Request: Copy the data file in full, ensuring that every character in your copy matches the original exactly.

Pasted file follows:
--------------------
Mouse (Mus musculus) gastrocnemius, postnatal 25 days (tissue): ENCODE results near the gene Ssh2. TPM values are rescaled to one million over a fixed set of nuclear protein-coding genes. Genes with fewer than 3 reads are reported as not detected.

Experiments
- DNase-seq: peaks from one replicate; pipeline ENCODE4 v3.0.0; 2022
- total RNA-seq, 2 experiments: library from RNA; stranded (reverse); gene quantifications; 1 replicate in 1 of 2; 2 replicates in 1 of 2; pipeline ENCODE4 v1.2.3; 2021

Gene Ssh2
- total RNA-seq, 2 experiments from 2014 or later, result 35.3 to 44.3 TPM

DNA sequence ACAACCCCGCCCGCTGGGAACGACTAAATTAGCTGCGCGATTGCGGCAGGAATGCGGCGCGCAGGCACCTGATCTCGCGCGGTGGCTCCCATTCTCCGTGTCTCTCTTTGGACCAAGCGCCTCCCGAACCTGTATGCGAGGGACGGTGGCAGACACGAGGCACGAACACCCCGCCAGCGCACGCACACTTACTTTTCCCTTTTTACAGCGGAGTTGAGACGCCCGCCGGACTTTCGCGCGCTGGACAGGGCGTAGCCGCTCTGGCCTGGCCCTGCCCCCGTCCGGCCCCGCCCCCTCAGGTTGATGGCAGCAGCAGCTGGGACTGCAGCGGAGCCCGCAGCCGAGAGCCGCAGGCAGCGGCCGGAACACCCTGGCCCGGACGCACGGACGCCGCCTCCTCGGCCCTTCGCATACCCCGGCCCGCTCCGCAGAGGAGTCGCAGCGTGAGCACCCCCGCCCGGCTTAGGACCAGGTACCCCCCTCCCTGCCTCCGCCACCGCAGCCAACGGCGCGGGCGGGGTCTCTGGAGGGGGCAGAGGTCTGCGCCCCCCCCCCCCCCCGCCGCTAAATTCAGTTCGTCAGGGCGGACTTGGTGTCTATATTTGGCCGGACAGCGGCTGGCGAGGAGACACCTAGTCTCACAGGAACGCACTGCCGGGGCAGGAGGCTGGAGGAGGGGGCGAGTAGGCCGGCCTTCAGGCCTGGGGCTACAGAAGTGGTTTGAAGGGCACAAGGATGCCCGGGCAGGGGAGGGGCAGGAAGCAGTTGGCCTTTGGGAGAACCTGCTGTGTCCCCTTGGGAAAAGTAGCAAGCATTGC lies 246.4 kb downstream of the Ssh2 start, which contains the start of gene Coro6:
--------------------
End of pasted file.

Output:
Mouse (Mus musculus) gastrocnemius, postnatal 25 days (tissue): ENCODE results near the gene Ssh2. TPM values are rescaled to one million over a fixed set of nuclear protein-coding genes. Genes with fewer than 3 reads are reported as not detected.

Experiments
- DNase-seq: peaks from one replicate; pipeline ENCODE4 v3.0.0; 2022
- total RNA-seq, 2 experiments: library from RNA; stranded (reverse); gene quantifications; 1 replicate in 1 of 2; 2 replicates in 1 of 2; pipeline ENCODE4 v1.2.3; 2021

Gene Ssh2
- total RNA-seq, 2 experiments from 2014 or later, result 35.3 to 44.3 TPM

DNA sequence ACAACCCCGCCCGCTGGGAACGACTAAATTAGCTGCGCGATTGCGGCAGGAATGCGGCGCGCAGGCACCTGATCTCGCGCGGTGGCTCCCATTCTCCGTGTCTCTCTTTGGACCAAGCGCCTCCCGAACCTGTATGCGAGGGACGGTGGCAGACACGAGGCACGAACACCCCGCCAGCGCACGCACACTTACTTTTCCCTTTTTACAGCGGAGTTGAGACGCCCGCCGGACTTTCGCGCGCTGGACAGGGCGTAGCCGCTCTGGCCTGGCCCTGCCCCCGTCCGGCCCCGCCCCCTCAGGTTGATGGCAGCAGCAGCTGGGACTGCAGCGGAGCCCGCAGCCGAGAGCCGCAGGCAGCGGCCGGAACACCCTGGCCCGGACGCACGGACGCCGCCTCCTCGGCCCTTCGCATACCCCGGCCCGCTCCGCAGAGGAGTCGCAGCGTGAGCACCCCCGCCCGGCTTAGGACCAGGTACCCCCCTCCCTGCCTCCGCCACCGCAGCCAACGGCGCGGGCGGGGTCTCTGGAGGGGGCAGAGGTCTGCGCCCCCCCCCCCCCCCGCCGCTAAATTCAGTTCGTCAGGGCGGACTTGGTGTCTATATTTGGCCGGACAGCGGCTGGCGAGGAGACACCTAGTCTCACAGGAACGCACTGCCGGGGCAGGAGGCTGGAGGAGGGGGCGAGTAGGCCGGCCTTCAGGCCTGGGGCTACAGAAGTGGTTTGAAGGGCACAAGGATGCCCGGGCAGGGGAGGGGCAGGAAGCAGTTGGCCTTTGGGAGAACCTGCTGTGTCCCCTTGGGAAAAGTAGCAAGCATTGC lies 246.4 kb downstream of the Ssh2 start, which contains the start of gene Coro6: